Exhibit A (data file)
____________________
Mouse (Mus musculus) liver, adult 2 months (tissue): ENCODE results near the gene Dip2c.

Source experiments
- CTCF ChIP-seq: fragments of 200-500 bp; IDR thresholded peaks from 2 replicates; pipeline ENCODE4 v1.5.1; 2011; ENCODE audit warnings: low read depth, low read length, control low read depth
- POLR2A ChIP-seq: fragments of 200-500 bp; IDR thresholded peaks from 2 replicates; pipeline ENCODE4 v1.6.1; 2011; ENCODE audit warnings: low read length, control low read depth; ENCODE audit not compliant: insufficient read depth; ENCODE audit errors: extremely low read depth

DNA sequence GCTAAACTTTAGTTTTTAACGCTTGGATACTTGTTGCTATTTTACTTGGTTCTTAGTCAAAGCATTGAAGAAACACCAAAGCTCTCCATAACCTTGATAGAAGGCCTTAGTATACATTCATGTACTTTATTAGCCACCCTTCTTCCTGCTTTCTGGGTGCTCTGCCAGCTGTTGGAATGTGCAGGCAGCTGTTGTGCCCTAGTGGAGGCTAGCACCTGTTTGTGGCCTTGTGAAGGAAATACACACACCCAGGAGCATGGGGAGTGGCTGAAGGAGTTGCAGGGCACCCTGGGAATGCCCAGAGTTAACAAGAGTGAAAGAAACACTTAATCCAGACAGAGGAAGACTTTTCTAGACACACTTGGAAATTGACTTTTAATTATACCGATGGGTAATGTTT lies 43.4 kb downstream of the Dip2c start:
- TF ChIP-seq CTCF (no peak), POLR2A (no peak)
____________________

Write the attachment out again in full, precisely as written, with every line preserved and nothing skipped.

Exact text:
Mouse (Mus musculus) liver, adult 2 months (tissue): ENCODE results near the gene Dip2c.

Source experiments
- CTCF ChIP-seq: fragments of 200-500 bp; IDR thresholded peaks from 2 replicates; pipeline ENCODE4 v1.5.1; 2011; ENCODE audit warnings: low read depth, low read length, control low read depth
- POLR2A ChIP-seq: fragments of 200-500 bp; IDR thresholded peaks from 2 replicates; pipeline ENCODE4 v1.6.1; 2011; ENCODE audit warnings: low read length, control low read depth; ENCODE audit not compliant: insufficient read depth; ENCODE audit errors: extremely low read depth

DNA sequence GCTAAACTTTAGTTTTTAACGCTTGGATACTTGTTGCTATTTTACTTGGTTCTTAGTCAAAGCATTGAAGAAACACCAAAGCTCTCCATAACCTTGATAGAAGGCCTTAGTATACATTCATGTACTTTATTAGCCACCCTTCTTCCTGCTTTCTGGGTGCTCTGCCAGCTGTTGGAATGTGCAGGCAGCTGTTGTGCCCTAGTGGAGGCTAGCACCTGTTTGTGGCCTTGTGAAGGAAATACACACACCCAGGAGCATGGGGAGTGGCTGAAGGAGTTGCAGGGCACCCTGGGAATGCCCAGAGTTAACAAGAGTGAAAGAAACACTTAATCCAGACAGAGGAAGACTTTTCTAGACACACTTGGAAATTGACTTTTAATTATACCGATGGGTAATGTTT lies 43.4 kb downstream of the Dip2c start:
- TF ChIP-seq CTCF (no peak), POLR2A (no peak)